Exhibition Review: Per Kirkeby

Posted on October 16, 2011

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Per Kirkeby. "Untitled." 2011. Tempera on canvas.

The seven landscapes of Danish artist Per Kirkeby, currently on view at Michael Werner Gallery, are the work of a painter for whom the goodness of the natural world is not taken for granted. Their explicit acknowledgement of the concurrence of beauty and pain in nature is what distinguishes them from the work of others. Indeed, nature as Kirkeby understands it is a different beast from the sun-drenched paradise of the Fauves and the idealized Edens of the Hudson River School. Helpfully, Kirkeby acknowledges this perspective, writing in the exhibition’s catalogue essay, “Landscapes are about beauty and death. The only way you can define beauty . . . is to know that death is hiding behind it.” Through this lens the artist has observed and understood the natural world. In painting it as such, he has achieved a formal beauty that derives its power from its truthfulness.

Pictorially speaking, the paintings owe their greatest debt to Monet. Both the imagery—up-close views of round and oblong forms floating in and reflected on a watery surface—and the execution—seductive layering of pigment-loaded brushstrokes scrubbed over thinner washes of color—borrow unabashedly from Monet’s water lilies. Kirkeby’s subject, however, has its roots in Van Gogh, a painter for whom the power of the landscape lay in the knowledge that its victory over death was a temporary one.

Many painters, of course, have included death in their depictions of the natural world. From bloody paw-prints in Courbet’s “Hunter on Horseback,” to the bleached cattle skulls of Georgia O’Keefe, death in landscape painting has primarily been alluded to in symbols. Death is present in these paintings in the form of an object. Like any object, however, they can be imagined right out of the painting. Without the paw-prints, Courbet’s hunter could be a rider on any errand, just as O’Keefe’s paintings would remain landscapes (though anemic ones) without their symbols of mortality. For Kirkeby, however, death is part of the subject of the landscape. Present in every brushstroke, the idea of death can no more be removed from the paintings than it can from the world we experience every day.

Per Kirkeby. Installation at Michael Werner. 2011.

So how do Kirkeby’s paintings acknowledge the cruelty of the natural world without resorting to symbolism? For one, his palette is just disconcerting enough to suggest that all is not well in the garden. The paintings are dominated by pale greys, blues and greens, with interruptions of sickly yellows and reds that alarm in their chromatic discord, like jellyfish. The effect is both jarring and, unfailingly, “right.” They contain the remarkable color sense of Veronese, where burnished greens improbably hold entire ensembles in balance. And the forms built from such color? Large shaggy masses of what could be trees, coral, lily pads or floating scum, each comprised of spiky brushwork that radiates out from the center, like a porcupine’s or sea urchin’s quills. The suggestion is that the personal territory of each form must be constantly guarded against the threat of encroachment from its neighbors.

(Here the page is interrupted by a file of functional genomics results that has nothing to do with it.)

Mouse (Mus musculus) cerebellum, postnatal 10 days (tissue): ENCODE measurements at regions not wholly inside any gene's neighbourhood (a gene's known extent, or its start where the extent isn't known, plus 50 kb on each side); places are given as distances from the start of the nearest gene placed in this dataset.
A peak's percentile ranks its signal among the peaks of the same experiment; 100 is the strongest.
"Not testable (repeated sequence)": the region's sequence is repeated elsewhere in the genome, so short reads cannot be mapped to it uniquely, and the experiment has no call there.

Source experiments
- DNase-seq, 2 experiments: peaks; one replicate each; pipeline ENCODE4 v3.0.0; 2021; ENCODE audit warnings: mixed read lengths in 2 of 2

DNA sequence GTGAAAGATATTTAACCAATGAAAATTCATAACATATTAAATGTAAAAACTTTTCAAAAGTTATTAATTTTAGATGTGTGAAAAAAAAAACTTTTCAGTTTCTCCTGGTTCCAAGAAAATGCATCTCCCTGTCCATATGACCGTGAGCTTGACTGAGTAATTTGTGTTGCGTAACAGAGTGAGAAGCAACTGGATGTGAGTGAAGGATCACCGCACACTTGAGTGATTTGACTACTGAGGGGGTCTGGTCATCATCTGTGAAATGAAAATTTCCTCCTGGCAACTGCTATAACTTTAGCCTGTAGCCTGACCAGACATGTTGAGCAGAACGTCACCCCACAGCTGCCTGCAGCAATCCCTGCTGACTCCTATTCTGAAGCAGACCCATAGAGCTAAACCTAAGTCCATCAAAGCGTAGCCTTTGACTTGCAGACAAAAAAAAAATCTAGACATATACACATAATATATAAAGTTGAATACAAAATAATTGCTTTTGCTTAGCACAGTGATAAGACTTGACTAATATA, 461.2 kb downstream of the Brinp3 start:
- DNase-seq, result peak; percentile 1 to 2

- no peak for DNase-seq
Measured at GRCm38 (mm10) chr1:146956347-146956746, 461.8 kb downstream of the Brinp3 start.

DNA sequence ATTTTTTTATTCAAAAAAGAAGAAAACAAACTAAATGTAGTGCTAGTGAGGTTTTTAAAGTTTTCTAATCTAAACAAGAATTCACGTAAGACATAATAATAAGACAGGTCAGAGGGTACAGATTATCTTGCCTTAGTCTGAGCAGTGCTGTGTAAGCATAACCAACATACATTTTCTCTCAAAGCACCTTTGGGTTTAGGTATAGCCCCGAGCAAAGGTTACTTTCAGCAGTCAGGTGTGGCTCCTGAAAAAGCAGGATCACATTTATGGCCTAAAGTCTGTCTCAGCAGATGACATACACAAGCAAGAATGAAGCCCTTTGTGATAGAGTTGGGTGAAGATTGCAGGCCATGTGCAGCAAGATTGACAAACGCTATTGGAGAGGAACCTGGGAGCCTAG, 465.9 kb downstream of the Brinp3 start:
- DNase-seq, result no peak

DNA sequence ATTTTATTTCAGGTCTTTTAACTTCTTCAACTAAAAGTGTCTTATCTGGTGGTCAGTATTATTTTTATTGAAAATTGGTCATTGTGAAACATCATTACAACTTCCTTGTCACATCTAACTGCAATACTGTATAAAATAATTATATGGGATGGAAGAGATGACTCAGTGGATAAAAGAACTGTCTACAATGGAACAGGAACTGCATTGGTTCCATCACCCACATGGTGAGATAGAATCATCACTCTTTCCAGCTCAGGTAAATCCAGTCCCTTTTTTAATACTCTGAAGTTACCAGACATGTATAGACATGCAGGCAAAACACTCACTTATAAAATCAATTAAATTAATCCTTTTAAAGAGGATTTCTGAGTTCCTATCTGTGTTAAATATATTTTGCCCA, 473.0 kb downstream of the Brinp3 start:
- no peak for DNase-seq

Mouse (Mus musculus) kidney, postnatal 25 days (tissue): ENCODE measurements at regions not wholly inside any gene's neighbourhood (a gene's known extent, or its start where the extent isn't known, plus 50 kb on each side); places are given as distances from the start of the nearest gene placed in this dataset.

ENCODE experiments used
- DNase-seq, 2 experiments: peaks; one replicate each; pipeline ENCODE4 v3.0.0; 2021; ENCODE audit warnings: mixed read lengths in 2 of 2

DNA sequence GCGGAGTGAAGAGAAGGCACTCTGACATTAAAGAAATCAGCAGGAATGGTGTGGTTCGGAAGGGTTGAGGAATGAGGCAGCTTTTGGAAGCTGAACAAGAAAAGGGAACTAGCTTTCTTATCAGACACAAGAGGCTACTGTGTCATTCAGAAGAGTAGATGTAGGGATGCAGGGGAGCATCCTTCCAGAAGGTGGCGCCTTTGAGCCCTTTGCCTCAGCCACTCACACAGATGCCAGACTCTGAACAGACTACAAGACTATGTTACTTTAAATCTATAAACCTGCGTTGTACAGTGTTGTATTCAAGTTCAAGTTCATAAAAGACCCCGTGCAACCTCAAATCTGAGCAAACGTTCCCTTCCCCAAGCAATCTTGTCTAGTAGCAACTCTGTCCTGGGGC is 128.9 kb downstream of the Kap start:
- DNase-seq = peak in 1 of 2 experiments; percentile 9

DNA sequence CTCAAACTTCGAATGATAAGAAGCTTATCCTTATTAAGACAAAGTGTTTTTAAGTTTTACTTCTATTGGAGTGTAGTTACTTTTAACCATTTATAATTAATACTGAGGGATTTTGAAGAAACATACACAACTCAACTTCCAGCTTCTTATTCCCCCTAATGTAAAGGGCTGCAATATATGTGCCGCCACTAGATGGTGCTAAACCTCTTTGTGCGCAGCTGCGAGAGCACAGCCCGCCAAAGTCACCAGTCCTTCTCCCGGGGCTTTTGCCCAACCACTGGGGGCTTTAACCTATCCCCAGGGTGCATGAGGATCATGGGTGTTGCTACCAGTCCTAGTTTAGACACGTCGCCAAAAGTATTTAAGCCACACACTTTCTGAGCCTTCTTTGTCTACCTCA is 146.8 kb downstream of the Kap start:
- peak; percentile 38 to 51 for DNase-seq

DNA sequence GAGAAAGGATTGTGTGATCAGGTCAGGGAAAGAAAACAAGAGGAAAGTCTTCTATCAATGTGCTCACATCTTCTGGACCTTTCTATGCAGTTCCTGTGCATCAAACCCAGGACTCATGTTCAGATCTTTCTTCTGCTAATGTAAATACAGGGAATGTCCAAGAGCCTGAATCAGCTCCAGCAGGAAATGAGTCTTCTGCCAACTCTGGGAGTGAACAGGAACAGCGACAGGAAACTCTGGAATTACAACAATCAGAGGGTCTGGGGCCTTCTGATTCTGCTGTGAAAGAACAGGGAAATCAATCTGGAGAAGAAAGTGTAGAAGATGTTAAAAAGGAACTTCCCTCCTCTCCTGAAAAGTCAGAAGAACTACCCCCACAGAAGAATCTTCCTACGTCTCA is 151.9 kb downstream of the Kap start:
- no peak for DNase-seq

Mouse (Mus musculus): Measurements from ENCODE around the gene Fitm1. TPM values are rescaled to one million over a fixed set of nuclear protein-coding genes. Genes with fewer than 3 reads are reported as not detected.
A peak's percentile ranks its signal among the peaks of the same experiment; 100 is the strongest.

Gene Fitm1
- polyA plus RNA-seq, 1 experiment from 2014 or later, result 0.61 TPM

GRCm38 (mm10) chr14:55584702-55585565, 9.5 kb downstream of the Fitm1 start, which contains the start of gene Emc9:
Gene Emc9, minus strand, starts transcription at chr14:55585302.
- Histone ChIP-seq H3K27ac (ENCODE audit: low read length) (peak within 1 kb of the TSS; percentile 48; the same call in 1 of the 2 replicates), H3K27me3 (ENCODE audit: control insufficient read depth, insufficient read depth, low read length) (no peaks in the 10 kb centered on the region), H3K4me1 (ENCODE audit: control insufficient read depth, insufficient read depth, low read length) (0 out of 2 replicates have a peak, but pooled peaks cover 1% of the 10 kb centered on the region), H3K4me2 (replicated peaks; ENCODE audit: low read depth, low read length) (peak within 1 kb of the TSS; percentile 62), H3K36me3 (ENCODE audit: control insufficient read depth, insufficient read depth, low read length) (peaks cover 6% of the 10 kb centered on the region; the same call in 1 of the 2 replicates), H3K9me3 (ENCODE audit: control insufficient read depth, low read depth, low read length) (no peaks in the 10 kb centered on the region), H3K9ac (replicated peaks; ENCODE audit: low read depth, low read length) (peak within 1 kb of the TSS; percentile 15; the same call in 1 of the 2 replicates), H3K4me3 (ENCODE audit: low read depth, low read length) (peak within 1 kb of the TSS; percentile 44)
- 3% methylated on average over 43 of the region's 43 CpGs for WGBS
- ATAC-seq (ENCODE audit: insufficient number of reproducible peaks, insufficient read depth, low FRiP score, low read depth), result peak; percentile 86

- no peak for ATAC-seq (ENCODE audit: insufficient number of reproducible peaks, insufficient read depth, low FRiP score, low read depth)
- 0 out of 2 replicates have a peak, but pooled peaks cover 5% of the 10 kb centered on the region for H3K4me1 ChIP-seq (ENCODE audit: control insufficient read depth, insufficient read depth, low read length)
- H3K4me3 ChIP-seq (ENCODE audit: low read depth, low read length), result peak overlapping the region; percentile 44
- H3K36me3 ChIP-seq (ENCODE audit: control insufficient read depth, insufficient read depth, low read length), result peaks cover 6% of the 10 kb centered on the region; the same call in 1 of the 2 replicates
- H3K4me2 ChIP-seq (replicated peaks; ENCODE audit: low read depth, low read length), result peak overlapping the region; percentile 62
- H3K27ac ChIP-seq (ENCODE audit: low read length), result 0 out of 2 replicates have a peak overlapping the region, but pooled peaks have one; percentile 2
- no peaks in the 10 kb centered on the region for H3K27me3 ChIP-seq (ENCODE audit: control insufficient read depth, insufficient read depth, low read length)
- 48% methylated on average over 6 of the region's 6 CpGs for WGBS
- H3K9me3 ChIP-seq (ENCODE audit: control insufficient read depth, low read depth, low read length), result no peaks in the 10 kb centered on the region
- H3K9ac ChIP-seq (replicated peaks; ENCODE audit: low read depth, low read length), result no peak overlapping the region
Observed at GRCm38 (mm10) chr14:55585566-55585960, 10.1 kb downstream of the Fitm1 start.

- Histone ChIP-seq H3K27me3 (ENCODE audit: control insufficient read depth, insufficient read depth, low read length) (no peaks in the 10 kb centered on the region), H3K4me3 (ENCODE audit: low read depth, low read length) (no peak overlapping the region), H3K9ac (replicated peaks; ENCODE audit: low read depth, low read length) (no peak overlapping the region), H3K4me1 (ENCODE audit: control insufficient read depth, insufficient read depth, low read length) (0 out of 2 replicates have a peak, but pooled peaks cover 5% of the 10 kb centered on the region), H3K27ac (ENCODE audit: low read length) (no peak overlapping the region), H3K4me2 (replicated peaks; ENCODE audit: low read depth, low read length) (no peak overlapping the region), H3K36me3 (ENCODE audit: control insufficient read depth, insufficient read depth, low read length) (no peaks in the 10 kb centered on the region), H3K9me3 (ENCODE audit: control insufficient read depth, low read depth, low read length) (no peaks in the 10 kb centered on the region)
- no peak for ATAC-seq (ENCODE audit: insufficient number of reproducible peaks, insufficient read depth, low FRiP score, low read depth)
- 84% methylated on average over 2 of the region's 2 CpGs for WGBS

Per Kirkeby. Installation at Michael Werner. 2011.

One might ask where beauty lies in such a world. The answer is present in the paintings themselves. The aesthetic argument for the function of art as it relates to nature, put forth by John Berger in his 1985 essay, “The White Bird,” is one for which Kirkeby’s paintings would make fitting illustrations. In the essay, Berger writes with characteristic insight and clarity of art’s function in making permanent the momentary affirmation offered by encounters with beauty. For Berger, like Kirkeby, the presence of beauty in the natural world is always understood in the larger context of pain. Berger writes:

“Urban living has always tended to produce a sentimental view of nature. Nature is thought of as a garden, or a view framed by a window, or as an arena of freedom. Peasants, sailors, nomads have known better. Nature is energy and struggle. It is what exists without any promise. If it can be thought of by man as an arena, a setting, it has to be thought of as one which lends itself as much to evil as to good. Its energy is fearsomely indifferent. The first necessity of life is shelter. Shelter against nature. The first prayer is for protection. The first sign of life is pain. If the Creation was purposeful, its purpose is a hidden one which can only be discovered intangibly with signs, never by the evidence of what happens.

It is within this bleak natural context that beauty is encountered, and the encounter is by its nature sudden and unpredictable. The gale blows itself out, the sea changes from the colour of grey shit to aquamarine. Under the fallen boulder of an avalanche a flower grows. Over the shanty town the moon rises. I offer dramatic examples so as to insist upon the bleakness of the context. Reflect upon more everyday examples. However it is encountered, beauty is always an exception, always in despite of. This is why it moves us.”

Developing the idea to include what these encounters with beauty offer us—namely the hope “that we are more deeply inserted into existence than the course of a single life would lead us to believe”—Berger connects our impulse to make art to a desire to make hope longer lasting. “Art,” he writes, “supposes that beauty is not an exception—is not in despite of—but is the basis for an order.” The power of Kirkeby’s paintings, unmistakable in a face-to-face experience of them, is best understood in this aesthetic context. Offering a lasting picture of beauty as it is encountered in its relation to death, the paintings remind us of the degree to which these forces are intertwined.

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